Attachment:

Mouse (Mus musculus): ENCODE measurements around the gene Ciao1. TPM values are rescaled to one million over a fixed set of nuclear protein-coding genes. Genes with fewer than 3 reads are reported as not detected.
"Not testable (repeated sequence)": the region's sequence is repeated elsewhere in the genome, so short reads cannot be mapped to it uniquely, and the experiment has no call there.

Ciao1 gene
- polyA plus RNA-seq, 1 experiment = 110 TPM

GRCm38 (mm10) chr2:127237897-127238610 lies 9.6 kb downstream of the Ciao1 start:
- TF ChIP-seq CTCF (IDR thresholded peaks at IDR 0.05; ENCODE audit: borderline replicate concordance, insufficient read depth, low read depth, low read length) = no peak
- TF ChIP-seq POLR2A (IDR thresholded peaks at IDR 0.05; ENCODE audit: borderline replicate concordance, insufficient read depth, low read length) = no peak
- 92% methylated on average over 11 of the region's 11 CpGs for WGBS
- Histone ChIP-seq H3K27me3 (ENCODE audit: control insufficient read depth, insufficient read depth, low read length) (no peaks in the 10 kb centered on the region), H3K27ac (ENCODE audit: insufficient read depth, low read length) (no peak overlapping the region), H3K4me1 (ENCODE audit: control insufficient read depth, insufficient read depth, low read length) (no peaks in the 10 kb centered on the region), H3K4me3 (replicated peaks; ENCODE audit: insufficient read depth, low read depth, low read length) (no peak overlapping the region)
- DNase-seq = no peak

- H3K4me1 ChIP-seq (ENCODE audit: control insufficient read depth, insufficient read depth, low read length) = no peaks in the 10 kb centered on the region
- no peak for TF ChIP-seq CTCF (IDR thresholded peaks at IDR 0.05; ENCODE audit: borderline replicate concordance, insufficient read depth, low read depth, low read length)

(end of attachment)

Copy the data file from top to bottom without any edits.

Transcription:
Mouse (Mus musculus): ENCODE measurements around the gene Ciao1. TPM values are rescaled to one million over a fixed set of nuclear protein-coding genes. Genes with fewer than 3 reads are reported as not detected.
"Not testable (repeated sequence)": the region's sequence is repeated elsewhere in the genome, so short reads cannot be mapped to it uniquely, and the experiment has no call there.

Ciao1 gene
- polyA plus RNA-seq, 1 experiment = 110 TPM

GRCm38 (mm10) chr2:127237897-127238610 lies 9.6 kb downstream of the Ciao1 start:
- TF ChIP-seq CTCF (IDR thresholded peaks at IDR 0.05; ENCODE audit: borderline replicate concordance, insufficient read depth, low read depth, low read length) = no peak
- TF ChIP-seq POLR2A (IDR thresholded peaks at IDR 0.05; ENCODE audit: borderline replicate concordance, insufficient read depth, low read length) = no peak
- 92% methylated on average over 11 of the region's 11 CpGs for WGBS
- Histone ChIP-seq H3K27me3 (ENCODE audit: control insufficient read depth, insufficient read depth, low read length) (no peaks in the 10 kb centered on the region), H3K27ac (ENCODE audit: insufficient read depth, low read length) (no peak overlapping the region), H3K4me1 (ENCODE audit: control insufficient read depth, insufficient read depth, low read length) (no peaks in the 10 kb centered on the region), H3K4me3 (replicated peaks; ENCODE audit: insufficient read depth, low read depth, low read length) (no peak overlapping the region)
- DNase-seq = no peak

- H3K4me1 ChIP-seq (ENCODE audit: control insufficient read depth, insufficient read depth, low read length) = no peaks in the 10 kb centered on the region
- no peak for TF ChIP-seq CTCF (IDR thresholded peaks at IDR 0.05; ENCODE audit: borderline replicate concordance, insufficient read depth, low read depth, low read length)